How to Choose a Steam Boiler for Cheap Renewable Biomass Energy
A steam boiler is a type of furnace that creates heat by boiling water into steam using a variety of different fuels. A biomass boiler is a steam boiler that makes use of renewable fuels made from waste wood, agricultural crops and agricultural waste, industrial waste and fast-growing trees and brush. Steam boilers are great for use with biomass because they are constructed so as to minimize pollutants and carbon emissions, yet they are able to make use of renewable energy sources.
A steam boiler that burns biomass fuel can be purchased in one four different forms: fully automated, semi-automated (or ‘surge bin’) pellet-fired, or combined heat and power (CHP). A fully automated steam boiler uses a system of augers and conveyers to move the biomass fuel from a live floor into the boiler where it is burned. No human handling of the fuel is necessary once it is dropped off by truck; the fully automated steam boiler uses the fuel and monitors how much is left.
A semi-automated steam boiler, sometimes called a ‘surge bin’ biomass boiler, requires a bit more human intervention and maintenance simply because it has a smaller bin to store the biomass fuel. Often a semi-automated steam boiler is a good choice for heating multiple buildings with one steam boiler. A semi-automated steam boiler will have to have its bin refilled more frequently, but a fully automated steam boiler for such an application would most likely be prohibitively massive.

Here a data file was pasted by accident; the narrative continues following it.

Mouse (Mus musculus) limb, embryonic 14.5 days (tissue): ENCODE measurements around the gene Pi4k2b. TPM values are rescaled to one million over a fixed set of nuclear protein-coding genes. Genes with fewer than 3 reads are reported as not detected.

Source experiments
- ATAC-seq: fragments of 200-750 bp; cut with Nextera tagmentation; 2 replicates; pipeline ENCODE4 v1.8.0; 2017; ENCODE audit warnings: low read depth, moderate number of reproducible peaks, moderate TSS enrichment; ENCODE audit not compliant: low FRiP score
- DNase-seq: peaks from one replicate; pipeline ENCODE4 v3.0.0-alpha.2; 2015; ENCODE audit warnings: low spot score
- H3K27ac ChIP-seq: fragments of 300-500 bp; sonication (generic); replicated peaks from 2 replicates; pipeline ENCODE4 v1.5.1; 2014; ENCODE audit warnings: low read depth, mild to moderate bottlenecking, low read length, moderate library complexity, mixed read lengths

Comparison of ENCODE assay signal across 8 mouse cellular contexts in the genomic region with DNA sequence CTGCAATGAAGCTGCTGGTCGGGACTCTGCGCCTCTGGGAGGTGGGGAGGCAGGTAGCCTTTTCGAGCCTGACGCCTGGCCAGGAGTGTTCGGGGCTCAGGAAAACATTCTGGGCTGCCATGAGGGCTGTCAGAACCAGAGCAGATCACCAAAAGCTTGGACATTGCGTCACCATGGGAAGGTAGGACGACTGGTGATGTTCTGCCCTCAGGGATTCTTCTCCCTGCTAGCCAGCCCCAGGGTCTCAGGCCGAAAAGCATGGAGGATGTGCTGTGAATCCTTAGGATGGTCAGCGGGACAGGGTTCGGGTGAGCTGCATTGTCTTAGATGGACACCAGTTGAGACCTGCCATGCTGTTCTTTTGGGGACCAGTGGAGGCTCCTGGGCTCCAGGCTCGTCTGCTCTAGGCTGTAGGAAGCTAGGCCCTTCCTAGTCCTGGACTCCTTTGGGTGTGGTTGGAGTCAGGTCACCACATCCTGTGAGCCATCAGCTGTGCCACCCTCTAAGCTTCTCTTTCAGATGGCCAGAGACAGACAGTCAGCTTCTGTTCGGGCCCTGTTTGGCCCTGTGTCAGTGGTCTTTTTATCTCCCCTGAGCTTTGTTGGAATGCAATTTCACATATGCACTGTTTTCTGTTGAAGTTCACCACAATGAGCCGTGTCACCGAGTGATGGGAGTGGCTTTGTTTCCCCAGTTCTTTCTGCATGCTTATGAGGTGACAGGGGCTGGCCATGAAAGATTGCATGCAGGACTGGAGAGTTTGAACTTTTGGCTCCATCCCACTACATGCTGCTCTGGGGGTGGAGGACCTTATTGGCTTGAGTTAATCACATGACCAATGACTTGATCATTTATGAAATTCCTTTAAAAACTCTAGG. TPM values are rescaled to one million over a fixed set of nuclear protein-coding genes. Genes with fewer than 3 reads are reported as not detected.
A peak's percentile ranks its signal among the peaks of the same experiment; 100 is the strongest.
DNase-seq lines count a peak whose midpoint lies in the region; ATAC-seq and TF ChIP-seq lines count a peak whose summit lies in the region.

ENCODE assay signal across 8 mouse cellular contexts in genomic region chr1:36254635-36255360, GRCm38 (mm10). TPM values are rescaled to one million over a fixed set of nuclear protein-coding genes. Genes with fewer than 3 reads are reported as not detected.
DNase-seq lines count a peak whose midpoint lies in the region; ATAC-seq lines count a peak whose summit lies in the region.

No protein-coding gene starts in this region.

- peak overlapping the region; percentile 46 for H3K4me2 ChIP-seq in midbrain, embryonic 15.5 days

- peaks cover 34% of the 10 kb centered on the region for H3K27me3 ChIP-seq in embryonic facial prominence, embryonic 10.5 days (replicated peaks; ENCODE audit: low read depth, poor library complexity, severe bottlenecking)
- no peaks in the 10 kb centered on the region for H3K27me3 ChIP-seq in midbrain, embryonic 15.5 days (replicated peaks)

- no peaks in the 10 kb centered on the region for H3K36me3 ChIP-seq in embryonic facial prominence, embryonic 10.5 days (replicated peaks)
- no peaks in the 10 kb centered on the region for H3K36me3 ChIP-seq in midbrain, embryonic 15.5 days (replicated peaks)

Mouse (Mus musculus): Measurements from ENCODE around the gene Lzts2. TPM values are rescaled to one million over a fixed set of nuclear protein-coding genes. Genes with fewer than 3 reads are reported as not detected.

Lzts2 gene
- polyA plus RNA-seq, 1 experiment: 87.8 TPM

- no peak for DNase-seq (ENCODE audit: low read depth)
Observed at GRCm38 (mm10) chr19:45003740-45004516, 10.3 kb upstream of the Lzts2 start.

A pellet-fired steam boiler burns processed wood or agricultural pellets instead of raw wood chips, crops or other waste. Pellets are generally made of compressed sawdust or plant material and burn very cleanly. The advantage of a pellet-fired biomass boiler is that pellets burn for a longer than raw biomass material and create very little emission of any kind. One disadvantage is that because this type of steam boiler burns processed fuel, the cost of the fuel itself may well be higher than it would be with an automated or semi-automated steam boiler set up to burn raw biomass.
A combined heat and power (or CHP) steam boiler produces power using up to 100 pounds of pressure per square inch within the system, and the heat produced is actually a byproduct of the power production. A CHP steam boiler is more expensive than any of the other types and because of the pressure involved in generating the power and heat, it requires and experienced, trained boiler operator to keep it running efficiently and safely. For this reason, CHP steam boilers are most often used in industrial and public applications, for example in public buildings, factories, and/or school buildings.
With the price of coal, oil, and natural gas rising and the availability of fossil fuels limited in many parts of the U.S. steam boilers that can be used as biomass boilers are regaining popularity. They are efficient producers of heat and sometimes power; and they can be fueled and maintained using whatever waste products are plentiful in the locales in which they are installed.